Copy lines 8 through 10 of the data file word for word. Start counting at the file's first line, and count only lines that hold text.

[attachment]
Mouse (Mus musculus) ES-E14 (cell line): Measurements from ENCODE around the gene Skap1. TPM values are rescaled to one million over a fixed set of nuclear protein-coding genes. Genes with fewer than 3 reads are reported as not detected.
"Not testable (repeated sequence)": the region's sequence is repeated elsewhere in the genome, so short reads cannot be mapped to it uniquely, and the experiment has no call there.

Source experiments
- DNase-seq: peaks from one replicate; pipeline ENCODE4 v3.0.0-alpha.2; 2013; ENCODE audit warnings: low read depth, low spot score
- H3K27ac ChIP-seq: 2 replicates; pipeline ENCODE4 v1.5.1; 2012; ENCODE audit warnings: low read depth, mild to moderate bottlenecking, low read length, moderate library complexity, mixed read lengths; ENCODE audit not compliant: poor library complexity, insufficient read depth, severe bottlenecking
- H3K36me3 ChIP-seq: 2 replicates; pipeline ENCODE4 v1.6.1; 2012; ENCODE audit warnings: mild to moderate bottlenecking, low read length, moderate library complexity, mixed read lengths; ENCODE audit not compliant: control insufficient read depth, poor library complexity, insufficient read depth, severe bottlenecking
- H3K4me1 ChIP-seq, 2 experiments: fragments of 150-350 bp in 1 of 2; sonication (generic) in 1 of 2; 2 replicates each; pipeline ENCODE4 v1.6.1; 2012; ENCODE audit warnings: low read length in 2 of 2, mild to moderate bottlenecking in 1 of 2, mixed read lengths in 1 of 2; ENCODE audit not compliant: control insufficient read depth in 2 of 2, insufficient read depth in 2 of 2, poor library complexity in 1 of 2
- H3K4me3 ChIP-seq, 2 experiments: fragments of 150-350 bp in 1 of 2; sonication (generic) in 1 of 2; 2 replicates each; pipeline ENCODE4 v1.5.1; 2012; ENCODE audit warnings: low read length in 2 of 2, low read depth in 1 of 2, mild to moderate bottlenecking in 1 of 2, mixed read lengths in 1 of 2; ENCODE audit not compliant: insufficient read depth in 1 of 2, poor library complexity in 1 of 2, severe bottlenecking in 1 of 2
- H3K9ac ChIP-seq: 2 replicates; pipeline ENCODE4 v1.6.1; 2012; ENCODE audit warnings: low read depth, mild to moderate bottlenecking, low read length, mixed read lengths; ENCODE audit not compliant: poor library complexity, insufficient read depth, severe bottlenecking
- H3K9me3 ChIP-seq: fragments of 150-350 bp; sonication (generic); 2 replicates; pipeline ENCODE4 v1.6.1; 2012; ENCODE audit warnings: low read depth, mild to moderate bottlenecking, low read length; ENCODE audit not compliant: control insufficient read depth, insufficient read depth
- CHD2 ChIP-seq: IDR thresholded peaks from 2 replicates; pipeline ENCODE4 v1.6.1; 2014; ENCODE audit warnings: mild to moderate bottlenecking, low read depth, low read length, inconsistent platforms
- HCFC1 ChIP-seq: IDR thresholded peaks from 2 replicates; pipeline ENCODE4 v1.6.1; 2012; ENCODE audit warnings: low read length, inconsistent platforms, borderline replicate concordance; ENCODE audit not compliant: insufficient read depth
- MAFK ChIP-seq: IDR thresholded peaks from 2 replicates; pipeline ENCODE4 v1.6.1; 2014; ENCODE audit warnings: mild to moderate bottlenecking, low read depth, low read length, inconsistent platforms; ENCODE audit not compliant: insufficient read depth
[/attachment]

- H3K4me3 ChIP-seq, 2 experiments: fragments of 150-350 bp in 1 of 2; sonication (generic) in 1 of 2; 2 replicates each; pipeline ENCODE4 v1.5.1; 2012; ENCODE audit warnings: low read length in 2 of 2, low read depth in 1 of 2, mild to moderate bottlenecking in 1 of 2, mixed read lengths in 1 of 2; ENCODE audit not compliant: insufficient read depth in 1 of 2, poor library complexity in 1 of 2, severe bottlenecking in 1 of 2
- H3K9ac ChIP-seq: 2 replicates; pipeline ENCODE4 v1.6.1; 2012; ENCODE audit warnings: low read depth, mild to moderate bottlenecking, low read length, mixed read lengths; ENCODE audit not compliant: poor library complexity, insufficient read depth, severe bottlenecking
- H3K9me3 ChIP-seq: fragments of 150-350 bp; sonication (generic); 2 replicates; pipeline ENCODE4 v1.6.1; 2012; ENCODE audit warnings: low read depth, mild to moderate bottlenecking, low read length; ENCODE audit not compliant: control insufficient read depth, insufficient read depth